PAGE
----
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[bleech] /blitʃ/
verb (used with object)
to make whiter or lighter in color, as by exposure to sunlight or a chemical agent; remove the color from.
Photography. to convert (the silver image of a negative or print) to a silver halide, either to remove the image or to change its tone.
verb (used without object)
to become whiter or lighter in color.
a bleaching agent.
degree of paleness achieved in bleaching.
an act of bleaching.
Origin of bleach
before 1050; Middle English blechen, Old English blǣcean, derivative of blāc pale; cognate with Old Norse bleikja, Old High German bleichēn
Related forms
bleachable, adjective
bleachability, noun
half-bleached, adjective
nonbleach, noun
overbleach, verb
rebleach, verb
semibleached, adjective
unbleached, adjective
unbleaching, adjective
1. See whiten. Unabridged
Based on the Random House Dictionary, © Random House, Inc. 2015.
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Examples from the Web for bleach
Contemporary Examples
Historical Examples
  • “Antichlors” are used as aqueous solutions and the dosage controlled in the same manner as for bleach solutions.

    Chlorination of Water Joseph Race
  • The first of these is the bleach, or oxidizing mixture of bromide and ferricyanide.

  • If ever time could bleach his own soul and conciliate hers, what, what was to become of Aphrodite?

    The Young Duke Benjamin Disraeli
  • "Lay them on the grass to bleach," said Daisy, with an air of experience.

    Little Men Louisa May Alcott
  • They are the more ancient dead whose poor remains are exposed with every fall of earth, to bleach in the sun.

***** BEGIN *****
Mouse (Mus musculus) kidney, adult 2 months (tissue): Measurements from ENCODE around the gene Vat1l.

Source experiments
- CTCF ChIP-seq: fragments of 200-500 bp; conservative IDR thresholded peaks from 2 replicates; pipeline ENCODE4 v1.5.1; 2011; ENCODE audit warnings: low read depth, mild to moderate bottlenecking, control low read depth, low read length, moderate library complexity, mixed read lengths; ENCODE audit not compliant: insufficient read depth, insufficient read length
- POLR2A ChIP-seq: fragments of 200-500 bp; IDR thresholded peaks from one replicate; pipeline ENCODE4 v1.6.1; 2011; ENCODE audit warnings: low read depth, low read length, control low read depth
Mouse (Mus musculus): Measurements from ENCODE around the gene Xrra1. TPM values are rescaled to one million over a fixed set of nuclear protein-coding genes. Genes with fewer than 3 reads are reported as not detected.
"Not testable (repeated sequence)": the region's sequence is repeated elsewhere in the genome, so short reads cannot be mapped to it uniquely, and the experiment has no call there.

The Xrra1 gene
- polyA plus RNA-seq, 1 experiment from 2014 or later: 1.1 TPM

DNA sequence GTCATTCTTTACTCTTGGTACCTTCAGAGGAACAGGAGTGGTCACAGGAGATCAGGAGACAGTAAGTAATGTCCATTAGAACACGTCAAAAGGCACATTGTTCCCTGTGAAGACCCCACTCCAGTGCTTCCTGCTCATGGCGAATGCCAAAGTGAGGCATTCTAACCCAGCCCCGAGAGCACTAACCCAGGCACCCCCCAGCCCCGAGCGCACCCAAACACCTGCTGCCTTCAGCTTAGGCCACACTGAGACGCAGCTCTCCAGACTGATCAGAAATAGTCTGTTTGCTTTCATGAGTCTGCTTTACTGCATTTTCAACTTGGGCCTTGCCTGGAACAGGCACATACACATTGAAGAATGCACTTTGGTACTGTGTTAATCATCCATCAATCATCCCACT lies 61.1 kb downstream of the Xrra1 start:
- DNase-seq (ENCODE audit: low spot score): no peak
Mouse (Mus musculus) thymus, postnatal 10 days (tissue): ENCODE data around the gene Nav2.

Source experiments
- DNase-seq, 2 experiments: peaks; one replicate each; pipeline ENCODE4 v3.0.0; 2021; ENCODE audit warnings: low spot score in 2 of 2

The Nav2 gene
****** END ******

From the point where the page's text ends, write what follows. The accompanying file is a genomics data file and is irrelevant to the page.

The Ingoldsby Country Charles G. (Charles George) Harper
British Dictionary definitions for bleach


to make or become white or colourless, as by exposure to sunlight, by the action of chemical agents, etc
a bleaching agent
the degree of whiteness resulting from bleaching
the act of bleaching
Derived Forms
bleachable, adjective
bleacher, noun
Word Origin
Old English blǣcan; related to Old Norse bleikja, Old High German bleih pale
Collins English Dictionary - Complete & Unabridged 2012 Digital Edition
© William Collins Sons & Co. Ltd. 1979, 1986 © HarperCollins
Publishers 1998, 2000, 2003, 2005, 2006, 2007, 2009, 2012
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Word Origin and History for bleach

Old English blæcan "bleach, whiten," from Proto-Germanic *blaikjan "to make white" (cf. Old Saxon blek, Old Norse bleikr, Dutch bleek, Old High German bleih, German bleich "pale;" Old Norse bleikja, Dutch bleken, German bleichen "to bleach"), from PIE root *bhel- (1) "to shine, flash, burn" (cf. Sanskrit bhrajate "shines;" Greek phlegein "to burn;" Latin flamma "flame," fulmen "lightning," fulgere "to shine, flash," flagrare "to burn;" Old Church Slavonic belu "white;" Lithuanian balnas "pale").

The same root probably produced black; perhaps because both black and white are colorless, or because both are associated with burning. Cf. Old English scimian, related to the source of shine (n.), meaning both "to shine" and "to dim, grow dusky, grow dark." Related: Bleached; bleaching.


"act of bleaching," 1887; "a bleaching agent," 1898, probably directly from bleach (v.). The Old English noun blæce meant "leprosy;" Late Old English also had blæco "paleness," and Middle English had blech "whitening or bleaching agent."

Online Etymology Dictionary, © 2010 Douglas Harper
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bleach in Science
A chemical agent used to whiten or remove color from textiles, paper, food, and other substances and materials. Chlorine, sodium hypochlorite, and hydrogen peroxide are bleaches. Bleaches remove color by oxidation or reduction.
The American Heritage® Science Dictionary
Copyright © 2002. Published by Houghton Mifflin. All rights reserved.
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